Language and the media (Chapter 4 in Language, Society and Power)

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Further Reading

You may find the following resources useful if you wish to pursue topics in this course in greater depth.


Bauer, L., & Trudgill, P. (Eds.). (1998). Language myths. London: Penguin Books.


Cameron, D. (1995). Verbal hygiene. New York: Routledge.


Cameron, D. (Ed.). (1998). The feminist critique of language: A reader (2nd ed.). New York: Routledge.


Fairclough, N. (1989). Language and power. New York: Longman.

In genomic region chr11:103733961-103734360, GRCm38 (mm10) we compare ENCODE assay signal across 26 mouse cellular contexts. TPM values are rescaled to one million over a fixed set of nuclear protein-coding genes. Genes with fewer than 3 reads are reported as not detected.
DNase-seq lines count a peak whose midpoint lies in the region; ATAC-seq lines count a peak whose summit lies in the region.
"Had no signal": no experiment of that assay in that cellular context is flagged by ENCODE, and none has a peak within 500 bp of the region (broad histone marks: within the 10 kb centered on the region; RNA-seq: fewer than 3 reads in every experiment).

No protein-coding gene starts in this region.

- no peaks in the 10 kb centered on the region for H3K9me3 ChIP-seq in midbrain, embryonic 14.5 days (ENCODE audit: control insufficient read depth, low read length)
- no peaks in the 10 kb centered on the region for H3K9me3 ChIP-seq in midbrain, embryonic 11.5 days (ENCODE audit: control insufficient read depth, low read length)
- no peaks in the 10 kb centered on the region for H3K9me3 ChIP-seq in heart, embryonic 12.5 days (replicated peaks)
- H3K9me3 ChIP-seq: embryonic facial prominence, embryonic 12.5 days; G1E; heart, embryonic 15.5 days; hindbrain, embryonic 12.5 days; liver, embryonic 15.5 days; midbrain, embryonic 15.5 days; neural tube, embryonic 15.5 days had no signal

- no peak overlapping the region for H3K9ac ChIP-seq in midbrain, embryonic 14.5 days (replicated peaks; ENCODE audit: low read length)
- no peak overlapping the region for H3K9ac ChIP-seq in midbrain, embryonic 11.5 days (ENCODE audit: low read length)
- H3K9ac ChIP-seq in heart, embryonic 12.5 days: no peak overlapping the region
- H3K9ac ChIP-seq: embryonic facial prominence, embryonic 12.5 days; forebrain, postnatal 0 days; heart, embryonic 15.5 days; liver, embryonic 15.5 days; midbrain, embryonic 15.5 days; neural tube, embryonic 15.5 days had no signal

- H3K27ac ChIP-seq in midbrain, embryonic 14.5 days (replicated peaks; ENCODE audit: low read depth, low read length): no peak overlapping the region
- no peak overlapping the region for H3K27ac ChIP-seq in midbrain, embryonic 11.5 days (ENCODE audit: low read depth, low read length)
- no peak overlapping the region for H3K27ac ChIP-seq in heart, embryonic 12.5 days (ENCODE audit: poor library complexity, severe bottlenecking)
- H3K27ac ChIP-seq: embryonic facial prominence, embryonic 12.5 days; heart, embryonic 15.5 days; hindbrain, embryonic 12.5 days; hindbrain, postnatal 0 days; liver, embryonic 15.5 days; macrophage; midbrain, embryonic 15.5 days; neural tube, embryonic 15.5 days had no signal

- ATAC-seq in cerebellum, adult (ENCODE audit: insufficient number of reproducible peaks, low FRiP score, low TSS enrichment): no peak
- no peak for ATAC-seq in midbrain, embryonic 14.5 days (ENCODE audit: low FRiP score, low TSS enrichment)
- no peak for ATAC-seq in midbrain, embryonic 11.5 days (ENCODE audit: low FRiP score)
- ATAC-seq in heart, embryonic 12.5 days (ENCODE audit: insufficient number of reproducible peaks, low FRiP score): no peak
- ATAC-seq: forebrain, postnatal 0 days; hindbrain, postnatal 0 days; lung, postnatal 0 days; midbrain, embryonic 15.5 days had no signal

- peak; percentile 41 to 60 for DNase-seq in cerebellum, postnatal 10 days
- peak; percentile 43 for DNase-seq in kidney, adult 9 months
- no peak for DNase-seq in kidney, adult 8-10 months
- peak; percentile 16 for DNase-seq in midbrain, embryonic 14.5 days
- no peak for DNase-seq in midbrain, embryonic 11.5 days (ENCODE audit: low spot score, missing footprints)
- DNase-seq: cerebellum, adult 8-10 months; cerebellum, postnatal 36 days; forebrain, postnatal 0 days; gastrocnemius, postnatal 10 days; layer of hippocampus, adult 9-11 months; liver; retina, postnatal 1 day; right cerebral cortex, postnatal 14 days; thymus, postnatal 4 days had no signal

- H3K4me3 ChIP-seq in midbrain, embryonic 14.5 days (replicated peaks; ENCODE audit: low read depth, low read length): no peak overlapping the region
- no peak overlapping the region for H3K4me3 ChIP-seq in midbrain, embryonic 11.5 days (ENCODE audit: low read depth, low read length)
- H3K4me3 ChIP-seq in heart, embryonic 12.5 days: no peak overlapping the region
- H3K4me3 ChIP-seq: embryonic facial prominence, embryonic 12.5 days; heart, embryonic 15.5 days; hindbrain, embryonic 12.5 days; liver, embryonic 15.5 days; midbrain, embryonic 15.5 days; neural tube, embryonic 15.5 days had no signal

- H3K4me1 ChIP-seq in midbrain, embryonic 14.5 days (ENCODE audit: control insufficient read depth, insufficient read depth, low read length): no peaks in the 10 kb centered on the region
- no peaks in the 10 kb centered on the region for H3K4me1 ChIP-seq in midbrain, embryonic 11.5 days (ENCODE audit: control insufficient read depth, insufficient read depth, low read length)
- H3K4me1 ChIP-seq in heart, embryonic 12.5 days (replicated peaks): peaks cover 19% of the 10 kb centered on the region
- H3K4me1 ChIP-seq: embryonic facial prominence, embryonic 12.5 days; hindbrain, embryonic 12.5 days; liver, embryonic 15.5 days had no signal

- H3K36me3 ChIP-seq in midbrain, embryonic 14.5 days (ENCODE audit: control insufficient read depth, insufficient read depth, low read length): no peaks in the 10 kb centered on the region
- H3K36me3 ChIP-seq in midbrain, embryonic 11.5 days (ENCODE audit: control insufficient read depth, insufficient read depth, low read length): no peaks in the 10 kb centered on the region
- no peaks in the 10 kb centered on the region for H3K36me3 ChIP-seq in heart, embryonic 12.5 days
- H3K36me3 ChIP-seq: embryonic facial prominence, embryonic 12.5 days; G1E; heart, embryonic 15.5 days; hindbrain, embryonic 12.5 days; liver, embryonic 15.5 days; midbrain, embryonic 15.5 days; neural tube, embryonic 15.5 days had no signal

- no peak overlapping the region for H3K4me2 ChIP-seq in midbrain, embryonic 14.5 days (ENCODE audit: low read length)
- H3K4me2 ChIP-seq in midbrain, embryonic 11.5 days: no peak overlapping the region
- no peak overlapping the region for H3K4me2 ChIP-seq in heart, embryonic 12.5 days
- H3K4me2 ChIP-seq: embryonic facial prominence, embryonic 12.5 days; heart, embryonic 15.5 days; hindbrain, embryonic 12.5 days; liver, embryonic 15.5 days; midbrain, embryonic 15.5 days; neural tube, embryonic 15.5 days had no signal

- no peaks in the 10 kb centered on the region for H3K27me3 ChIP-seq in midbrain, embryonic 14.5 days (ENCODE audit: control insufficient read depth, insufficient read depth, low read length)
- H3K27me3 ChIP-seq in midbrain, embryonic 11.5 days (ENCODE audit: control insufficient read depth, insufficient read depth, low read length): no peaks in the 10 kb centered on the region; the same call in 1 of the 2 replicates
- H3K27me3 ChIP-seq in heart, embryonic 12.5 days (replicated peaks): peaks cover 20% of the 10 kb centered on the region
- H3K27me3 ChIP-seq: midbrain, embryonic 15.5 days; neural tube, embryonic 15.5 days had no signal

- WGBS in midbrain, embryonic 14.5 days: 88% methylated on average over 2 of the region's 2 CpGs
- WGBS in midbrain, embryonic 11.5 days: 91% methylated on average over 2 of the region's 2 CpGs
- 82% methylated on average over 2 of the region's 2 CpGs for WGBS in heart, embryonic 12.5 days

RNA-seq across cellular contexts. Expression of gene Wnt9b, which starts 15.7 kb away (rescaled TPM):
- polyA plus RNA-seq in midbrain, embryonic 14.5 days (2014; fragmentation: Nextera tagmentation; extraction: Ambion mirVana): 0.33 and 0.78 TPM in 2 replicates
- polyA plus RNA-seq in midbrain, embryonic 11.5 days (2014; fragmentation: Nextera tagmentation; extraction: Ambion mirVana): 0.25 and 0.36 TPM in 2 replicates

Gumperz, J. J. (1982). Language and social identity. New York: Cambridge University Press.


Lakoff, R. T. (1990). Talking power: The politics of language in our lives. New York: Basic Books.

bullet Lippi-Green, R. (1997). English with an accent: Language, ideology, and discrimination in the United States. London: Routledge.
bullet MacNeil, R., & Cran, W. (2005). Do you speak American? A companion to the PBS television series. New York: Nan A. Talese.


Simpson, P. (1993). Language, ideology, and point of view. New York: Routledge.

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This page was last updated on August 10, 2006 .